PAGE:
Most of these reasons sound too obviously contrived. The only truly relevant point is the history of technological development (#1 and maybe #2, somewhat). The Autobahn (#3) is only relevant to performance tuning, which is just ONE ASPECT of how good a car is. It does not promote reliability and longevity, which the Japanese have mastered. Everything else is just "They are the best because they're expensive, and.....anyway, they are the best." Marketing fluff. Before the era of cost-cutting, infotainment and power-electronic-everything, German cars were built to last. It looks like only the Japanese have been able to maintain long-term reliability in their cars even with all of the new tech and cost competition. And in the US where the market is big and the miles are many, reliability is what sells Camrys and Accords. I am claiming non-bias, because I deeply respect the German culture of craftsmanship and Germany's quasi-socialist economic structure...actually, valid reasons for the alleged quality of German cars! Also, my daily driver and only car is a mid-engined German sports car. I love it (irrational), but that doesn't mean that German origin equals superiority (rational).
      ksrcm
      • 2 Years Ago
      German cars are wasted in U.S. It's as simple as that. It all depends where you drive any given car. I own E92 N55 with more than 30,000 miles on it, not a single problem with it. However, the miles I fondly remember in that car were those less than 2,000 that I drove in Europe before shipping the car here. The remaining 30,000 miles driven in U.S. were hardly anything to write home about or rave about with exception made for three track events. There's just a different car culture here in U.S. and different tastes/priorities. Driving my E92 on OEM rubber was a pain until I switched to non-runflat tires. Our roads are more appropriate for 3rd world country than the 1st world country. Most drivers here have no clue what driving means - they are just steering the vehicle while desperately trying not to hit anything/anyone. There's no forward thinking or forward looking, making plans and following the traffic flow in a way that makes sure the traffic will, in effect, flow. I believe that the most suited vehicle to drive in US is a pickup truck - you can even run over a ladder somebody "lost" from their truck bed without any significant consequence and if you get hit by any of the millions of distracted "drivers" you'll probably be just fine. The most suited vehicle to drive in most of the Germany (if you can afford taxes, insurance and gas bills) is something electronically limited to 155 mph, low to the ground running on low profile rubber and 100 octane gas in which you get about 100 mph average speed when traveling from city A to city B if there's no traffic jams. Two environments are just galaxy apart and judging which one is better is totally personal depending on personal tastes/priorities. I would prefer German system for so many reasons, but I believe large majority of US population are just fine with what we have now.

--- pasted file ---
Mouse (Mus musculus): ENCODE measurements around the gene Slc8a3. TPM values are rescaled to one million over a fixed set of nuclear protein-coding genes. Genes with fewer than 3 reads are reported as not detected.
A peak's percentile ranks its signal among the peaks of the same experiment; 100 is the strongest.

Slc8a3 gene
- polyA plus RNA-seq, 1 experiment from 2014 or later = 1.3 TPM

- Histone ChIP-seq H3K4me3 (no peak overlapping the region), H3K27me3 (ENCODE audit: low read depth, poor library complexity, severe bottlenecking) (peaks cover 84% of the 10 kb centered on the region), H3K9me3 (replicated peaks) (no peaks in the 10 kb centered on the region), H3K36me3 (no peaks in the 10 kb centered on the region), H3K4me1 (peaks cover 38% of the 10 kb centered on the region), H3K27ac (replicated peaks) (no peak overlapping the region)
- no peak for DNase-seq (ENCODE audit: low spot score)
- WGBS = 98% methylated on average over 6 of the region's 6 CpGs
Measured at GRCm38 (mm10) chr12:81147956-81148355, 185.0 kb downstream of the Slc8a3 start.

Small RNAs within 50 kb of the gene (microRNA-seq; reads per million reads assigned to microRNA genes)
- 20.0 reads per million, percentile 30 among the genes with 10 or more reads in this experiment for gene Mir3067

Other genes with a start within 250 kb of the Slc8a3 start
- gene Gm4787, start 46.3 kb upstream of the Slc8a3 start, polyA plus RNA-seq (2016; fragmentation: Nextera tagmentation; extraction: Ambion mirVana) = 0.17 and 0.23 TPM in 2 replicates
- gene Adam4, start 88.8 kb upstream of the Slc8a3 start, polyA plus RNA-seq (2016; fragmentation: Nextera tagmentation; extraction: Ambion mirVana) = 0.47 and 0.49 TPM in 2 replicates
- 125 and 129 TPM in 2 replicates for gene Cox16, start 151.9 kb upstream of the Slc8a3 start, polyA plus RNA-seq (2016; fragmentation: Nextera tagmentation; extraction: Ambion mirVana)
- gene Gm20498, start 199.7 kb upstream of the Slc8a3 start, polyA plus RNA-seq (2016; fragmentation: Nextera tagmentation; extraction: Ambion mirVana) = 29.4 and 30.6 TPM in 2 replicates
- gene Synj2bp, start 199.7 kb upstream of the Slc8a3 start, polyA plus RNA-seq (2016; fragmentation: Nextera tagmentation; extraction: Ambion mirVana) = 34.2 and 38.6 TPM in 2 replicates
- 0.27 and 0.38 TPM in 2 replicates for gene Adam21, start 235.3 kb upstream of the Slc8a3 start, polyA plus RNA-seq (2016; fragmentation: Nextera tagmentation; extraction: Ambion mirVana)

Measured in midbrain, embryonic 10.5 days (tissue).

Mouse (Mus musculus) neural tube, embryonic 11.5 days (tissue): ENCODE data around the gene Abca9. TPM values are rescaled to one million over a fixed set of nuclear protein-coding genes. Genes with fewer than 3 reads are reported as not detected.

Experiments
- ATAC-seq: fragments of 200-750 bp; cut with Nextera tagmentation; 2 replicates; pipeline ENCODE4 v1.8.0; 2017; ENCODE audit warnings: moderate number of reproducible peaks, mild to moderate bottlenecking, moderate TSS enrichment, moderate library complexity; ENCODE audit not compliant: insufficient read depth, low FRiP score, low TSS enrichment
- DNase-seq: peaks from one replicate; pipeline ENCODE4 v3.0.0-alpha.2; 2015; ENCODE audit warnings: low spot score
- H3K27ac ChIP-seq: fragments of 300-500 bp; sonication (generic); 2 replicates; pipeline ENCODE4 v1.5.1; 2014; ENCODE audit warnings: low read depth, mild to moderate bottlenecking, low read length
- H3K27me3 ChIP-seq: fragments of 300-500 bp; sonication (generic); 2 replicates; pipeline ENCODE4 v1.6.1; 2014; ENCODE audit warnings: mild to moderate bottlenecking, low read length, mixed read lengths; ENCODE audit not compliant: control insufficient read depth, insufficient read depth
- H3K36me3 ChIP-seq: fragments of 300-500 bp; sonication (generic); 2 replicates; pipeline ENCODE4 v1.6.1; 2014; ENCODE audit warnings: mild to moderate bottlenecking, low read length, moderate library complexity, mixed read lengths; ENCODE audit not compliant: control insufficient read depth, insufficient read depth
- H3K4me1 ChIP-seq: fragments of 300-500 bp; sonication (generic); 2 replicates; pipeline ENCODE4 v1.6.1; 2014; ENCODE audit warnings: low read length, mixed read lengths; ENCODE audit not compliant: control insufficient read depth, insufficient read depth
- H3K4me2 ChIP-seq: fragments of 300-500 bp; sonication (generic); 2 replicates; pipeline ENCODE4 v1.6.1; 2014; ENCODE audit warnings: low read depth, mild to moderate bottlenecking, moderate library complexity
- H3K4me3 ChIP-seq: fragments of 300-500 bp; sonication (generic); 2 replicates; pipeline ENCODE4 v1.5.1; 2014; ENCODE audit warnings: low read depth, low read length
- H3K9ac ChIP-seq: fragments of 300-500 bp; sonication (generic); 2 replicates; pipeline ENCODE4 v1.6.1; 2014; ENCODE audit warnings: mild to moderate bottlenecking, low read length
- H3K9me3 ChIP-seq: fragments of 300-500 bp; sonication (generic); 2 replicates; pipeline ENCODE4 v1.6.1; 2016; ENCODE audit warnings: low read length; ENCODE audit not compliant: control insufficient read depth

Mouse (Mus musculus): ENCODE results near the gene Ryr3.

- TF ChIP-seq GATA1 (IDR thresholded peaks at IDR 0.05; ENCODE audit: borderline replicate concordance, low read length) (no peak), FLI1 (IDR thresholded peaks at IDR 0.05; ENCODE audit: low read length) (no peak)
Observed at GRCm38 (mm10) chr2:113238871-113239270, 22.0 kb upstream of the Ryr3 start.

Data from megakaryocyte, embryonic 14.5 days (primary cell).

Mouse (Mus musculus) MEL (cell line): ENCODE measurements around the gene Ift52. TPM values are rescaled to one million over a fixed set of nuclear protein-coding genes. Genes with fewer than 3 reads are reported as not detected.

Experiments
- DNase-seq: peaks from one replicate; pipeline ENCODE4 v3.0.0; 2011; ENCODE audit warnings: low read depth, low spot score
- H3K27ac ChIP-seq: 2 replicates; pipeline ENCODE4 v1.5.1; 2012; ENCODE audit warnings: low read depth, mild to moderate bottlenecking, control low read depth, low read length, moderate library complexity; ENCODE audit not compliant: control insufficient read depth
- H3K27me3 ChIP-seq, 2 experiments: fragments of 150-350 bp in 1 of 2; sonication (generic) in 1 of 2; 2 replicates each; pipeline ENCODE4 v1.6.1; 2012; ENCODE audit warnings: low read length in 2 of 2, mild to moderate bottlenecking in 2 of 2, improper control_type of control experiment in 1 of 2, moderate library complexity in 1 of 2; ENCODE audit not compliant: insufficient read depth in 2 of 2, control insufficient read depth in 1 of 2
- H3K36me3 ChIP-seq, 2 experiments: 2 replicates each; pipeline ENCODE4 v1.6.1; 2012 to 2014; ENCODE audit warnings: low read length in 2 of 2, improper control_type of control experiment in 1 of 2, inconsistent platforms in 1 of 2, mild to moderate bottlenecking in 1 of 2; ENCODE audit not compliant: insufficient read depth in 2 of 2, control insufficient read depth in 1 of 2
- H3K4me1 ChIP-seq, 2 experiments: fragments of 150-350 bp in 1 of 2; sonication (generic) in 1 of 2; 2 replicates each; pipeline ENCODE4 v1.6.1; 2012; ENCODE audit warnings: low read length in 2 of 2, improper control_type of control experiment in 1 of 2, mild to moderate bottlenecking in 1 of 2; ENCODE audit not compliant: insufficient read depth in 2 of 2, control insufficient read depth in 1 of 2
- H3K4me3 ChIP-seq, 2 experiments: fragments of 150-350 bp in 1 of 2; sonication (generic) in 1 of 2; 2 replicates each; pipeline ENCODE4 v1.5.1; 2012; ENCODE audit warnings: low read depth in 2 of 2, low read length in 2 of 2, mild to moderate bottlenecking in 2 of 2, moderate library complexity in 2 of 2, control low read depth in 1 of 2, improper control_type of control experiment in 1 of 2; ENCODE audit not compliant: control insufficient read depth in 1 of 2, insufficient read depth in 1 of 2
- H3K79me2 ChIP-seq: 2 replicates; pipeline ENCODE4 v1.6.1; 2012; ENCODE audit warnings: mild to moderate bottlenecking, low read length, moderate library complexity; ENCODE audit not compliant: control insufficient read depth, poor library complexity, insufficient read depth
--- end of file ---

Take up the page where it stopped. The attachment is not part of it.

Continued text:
mr.vw
        • 2 Years Ago
        @ksrcm
        You Nailed it! I agree with driving an elevated vehicle like a truck or SUV here in north america. Our roads are shite and In North america have no idea how to drive compared to the folks on the Autobahn.
      Dasteknoviking
      • 2 Years Ago